In this post I wrote about five of my favorite DVD series and promised five more. Here are those five.
Band of Brothers
The first is Band of Brothers, the quintessential HBO series from 2001 that does a fantastic job telling the story of the men of Easy Company during World War II. My oldest son and I have watched this more than a few times and along with a friend of mine a few years ago were able to meet some of the surviving men from Easy Company when they came to the SAC Air Museum just 20 minutes away. I don’t subscribe to HBO so I missed this during its original run. When I watched the series for the first time over the course of a week I sat in stunned silence at the end of almost each episode. From the opening interviews with the surviving men of Easy Company, to the opening music and credits, I watched each episode with a solemnity usually reserved for church. It’s perhaps the most powerful series I’ve ever seen, and the ending was about the most sublime piece of filmmaking I’ve ever watched.
I watched The Pacific, another HBO series, a year ago after Nolan and I decided it was a must-have. By itself it is a powerful and often brutal look at the Pacific Theater during WWII. If not for the long shadow of Band of Brothers I believe it would be much more heralded. My son and I both agree that we liked the decision of the producers to devote an episode to what was in store for the men after they returned from war. Band of Brothers did not do this, and I think it was a welcome addition in The Pacific.
The Civil War
The last two I wanted to include here were both on PBS originally and produced by historian Ken Burns. When The Civil War came out it almost single-handedly and seemingly overnight introduced new generations of Americans to the era and its people. The technique he used to tell the stories of that war were revolutionary and did a great job of bringing the stories to life. Before this series history was just a bunch of dry dates and old musty photographs to many people. After The Civil War, it was much more. This is the most famous part of that series and the one everyone seems to remember: Sullivan Ballou’s letter to his wife, Sarah.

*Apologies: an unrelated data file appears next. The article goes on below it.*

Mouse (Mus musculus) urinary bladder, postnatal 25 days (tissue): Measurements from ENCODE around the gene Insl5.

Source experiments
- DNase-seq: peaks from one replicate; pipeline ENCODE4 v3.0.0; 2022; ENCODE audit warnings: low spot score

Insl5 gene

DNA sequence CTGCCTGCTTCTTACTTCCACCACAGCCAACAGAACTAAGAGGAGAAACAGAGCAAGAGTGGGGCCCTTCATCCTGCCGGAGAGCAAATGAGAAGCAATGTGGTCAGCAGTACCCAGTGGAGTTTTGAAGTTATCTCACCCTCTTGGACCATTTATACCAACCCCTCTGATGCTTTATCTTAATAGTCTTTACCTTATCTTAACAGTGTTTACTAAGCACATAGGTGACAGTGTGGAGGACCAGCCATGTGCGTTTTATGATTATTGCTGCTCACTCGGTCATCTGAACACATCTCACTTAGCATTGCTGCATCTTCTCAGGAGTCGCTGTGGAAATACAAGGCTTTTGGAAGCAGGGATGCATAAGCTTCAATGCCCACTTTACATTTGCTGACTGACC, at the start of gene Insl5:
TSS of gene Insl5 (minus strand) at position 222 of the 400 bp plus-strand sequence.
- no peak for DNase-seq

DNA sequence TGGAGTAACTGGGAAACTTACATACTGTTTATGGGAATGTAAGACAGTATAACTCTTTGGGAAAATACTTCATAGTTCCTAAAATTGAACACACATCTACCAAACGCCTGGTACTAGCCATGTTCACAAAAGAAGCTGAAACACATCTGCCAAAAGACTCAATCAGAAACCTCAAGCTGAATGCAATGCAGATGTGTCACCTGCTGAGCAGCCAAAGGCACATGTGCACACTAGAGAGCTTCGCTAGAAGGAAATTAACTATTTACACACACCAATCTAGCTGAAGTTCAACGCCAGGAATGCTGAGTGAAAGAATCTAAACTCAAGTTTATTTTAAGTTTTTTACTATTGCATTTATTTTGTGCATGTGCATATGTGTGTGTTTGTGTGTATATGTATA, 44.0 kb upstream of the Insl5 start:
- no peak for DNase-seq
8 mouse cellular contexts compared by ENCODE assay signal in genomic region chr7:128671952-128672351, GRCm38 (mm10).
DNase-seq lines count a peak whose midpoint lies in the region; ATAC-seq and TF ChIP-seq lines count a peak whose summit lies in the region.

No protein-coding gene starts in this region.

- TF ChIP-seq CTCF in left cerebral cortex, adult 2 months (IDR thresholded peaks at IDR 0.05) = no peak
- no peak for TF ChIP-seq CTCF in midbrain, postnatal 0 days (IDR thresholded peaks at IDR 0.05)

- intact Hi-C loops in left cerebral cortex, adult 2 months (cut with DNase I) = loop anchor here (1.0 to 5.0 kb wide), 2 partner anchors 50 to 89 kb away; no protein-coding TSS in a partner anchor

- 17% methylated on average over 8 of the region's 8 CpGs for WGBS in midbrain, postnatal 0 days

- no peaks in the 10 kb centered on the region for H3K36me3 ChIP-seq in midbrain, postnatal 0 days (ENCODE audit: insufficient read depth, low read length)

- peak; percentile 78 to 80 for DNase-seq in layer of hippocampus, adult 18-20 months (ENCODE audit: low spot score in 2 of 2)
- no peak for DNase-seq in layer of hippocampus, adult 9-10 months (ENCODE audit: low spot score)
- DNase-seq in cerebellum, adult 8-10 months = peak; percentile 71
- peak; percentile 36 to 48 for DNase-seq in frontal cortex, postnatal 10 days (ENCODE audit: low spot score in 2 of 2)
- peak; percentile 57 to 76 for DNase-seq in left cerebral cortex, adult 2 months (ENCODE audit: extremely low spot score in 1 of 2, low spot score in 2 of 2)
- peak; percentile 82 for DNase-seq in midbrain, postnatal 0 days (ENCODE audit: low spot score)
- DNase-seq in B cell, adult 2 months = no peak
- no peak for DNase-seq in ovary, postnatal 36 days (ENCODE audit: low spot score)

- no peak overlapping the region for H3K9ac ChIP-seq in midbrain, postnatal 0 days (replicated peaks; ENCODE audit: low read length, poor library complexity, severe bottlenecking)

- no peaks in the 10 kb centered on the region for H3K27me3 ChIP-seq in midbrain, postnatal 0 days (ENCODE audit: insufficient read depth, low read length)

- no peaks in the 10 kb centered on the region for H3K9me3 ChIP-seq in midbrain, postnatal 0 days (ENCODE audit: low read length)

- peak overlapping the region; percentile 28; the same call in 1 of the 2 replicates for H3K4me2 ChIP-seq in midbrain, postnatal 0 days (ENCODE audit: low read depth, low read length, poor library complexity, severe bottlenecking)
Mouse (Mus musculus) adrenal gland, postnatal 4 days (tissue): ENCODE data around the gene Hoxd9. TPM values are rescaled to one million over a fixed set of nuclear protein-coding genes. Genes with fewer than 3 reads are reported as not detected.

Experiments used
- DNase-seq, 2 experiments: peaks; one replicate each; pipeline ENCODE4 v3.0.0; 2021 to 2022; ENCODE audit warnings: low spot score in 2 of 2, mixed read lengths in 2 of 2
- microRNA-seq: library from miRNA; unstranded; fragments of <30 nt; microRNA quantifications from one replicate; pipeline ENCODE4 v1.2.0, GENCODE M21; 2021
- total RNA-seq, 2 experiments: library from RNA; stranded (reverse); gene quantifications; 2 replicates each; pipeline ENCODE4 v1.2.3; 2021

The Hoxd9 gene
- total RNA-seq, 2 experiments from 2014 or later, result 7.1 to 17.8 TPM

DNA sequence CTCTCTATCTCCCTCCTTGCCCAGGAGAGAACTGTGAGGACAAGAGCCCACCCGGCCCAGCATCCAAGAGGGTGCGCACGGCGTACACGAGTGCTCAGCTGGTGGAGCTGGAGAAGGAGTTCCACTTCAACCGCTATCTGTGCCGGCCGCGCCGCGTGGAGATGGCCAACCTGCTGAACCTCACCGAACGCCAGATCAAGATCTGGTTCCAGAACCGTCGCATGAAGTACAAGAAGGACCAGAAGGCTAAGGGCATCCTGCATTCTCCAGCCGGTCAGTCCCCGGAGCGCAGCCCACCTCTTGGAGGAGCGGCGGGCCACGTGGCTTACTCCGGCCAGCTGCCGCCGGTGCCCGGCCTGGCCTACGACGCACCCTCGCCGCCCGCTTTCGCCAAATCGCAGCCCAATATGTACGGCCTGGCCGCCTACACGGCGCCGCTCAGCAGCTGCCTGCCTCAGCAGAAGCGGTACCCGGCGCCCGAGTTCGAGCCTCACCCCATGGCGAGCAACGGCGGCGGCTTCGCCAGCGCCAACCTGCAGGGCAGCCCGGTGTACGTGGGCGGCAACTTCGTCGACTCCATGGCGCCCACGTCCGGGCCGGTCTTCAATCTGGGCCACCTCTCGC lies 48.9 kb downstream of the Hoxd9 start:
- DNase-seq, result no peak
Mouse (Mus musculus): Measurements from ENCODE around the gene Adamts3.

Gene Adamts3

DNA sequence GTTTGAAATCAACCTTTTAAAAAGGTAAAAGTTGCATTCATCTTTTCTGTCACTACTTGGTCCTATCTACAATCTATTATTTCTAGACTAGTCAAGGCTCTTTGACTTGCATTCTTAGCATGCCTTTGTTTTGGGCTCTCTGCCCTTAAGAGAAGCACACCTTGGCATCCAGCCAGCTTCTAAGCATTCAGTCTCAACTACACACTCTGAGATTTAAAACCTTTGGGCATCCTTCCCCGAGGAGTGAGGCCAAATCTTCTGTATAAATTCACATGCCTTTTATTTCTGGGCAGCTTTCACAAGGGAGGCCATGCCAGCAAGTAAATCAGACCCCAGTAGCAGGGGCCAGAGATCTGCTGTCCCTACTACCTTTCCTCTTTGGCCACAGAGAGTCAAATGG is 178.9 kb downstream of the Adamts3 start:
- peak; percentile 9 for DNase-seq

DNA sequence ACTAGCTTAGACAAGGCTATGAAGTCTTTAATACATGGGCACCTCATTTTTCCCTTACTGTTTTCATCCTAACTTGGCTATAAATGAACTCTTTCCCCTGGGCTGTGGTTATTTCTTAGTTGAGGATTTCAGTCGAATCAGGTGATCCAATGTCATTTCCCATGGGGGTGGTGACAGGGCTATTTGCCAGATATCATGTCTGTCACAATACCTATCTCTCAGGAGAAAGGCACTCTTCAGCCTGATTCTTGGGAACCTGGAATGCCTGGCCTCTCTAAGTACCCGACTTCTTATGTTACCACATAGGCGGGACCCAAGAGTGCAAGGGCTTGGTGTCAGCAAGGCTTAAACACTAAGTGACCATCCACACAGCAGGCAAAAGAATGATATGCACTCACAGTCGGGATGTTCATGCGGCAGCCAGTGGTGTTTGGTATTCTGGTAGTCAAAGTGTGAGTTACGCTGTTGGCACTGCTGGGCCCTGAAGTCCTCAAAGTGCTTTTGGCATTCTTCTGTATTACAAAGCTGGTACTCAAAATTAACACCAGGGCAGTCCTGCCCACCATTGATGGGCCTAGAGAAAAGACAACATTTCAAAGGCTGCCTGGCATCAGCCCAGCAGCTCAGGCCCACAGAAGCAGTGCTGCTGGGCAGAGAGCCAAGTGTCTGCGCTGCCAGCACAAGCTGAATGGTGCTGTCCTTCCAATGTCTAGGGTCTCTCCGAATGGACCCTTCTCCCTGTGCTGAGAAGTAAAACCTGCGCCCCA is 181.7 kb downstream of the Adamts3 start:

Burns followed much of the same formula for his wonderful series Baseball. When this was first shown on PBS in the early 1990s I recorded it on VHS cassette. Nine episodes representing the nine innings and (then) nine plus decades of baseball history and eras. Unfortunately one of the episodes was ruined when our cable in western Nebraska went mysteriously blank while I was recording it and the wait was on for the DVD release, which occurred, but with a very steep initial price of $200. Finally a few years ago I was gifted the set by my family when Burns re-released his original series with a new episode The Tenth Inning, and at a much lower price. Basically a series that covered the history of the game from the 1840s through 1994 was updated with an episode to bring us to 2009. About once a month I’ll put in an episode, sit back and get lost in the stories about the game I love and the men who played it. I’m most grateful to Burns for his tenth episode. Inning Eight spent 20 minutes making me cry over the Red Sox loss to the Mets in 1986. Inning 10 in part celebrates the Red Sox at long last bringing to an end the 86-year drought in storybook fashion by winning the 2004 World Series.
Several years ago Fr. Robert Barron, a priest in the Archdiocese of Chicago, decided to put together a visual tour through the Catholic faith that could be accessible to all. With no funds and a basic outline for a script, he set out to make it happen. He was able to put it all together and the end result was the absolutely stunning 10-part video series Catholicism, the final entry on my list. When I purchased the series for my family last September I immediately decided to have a viewing each Tuesday night for 10 weeks with some men in my prayer group. We’d get together, watch each episode and talk about it a little (or a lot) afterwards over a beer and/or some deer jerky. When we finished prior to Thanksgiving I approached our pastor about hosting a larger audience at our parish social hall beginning in Lent of 2012. This was being done in Catholic churches across the country and Fr. Lyle agreed that we should do the same. I’d hoped for about 20-25 people because asking busy people to commit to two hours for ten weeks is tough. But I was blown away by the response as just short of 100 people registered to watch the series and participate in the study guide and discussions and for ten weeks we consistently held the vast majority of those registrants. You do not have to be a Catholic to enjoy this series and Fr. Barron produced it so it would be accessible to Catholics and non-Catholics alike. Indeed we had a few Lutherans and an Anglican register for our series last winter. It’s simply a beautiful walk and explanation of the faith and takes you to see people and places all over the world that you may not otherwise be able to see.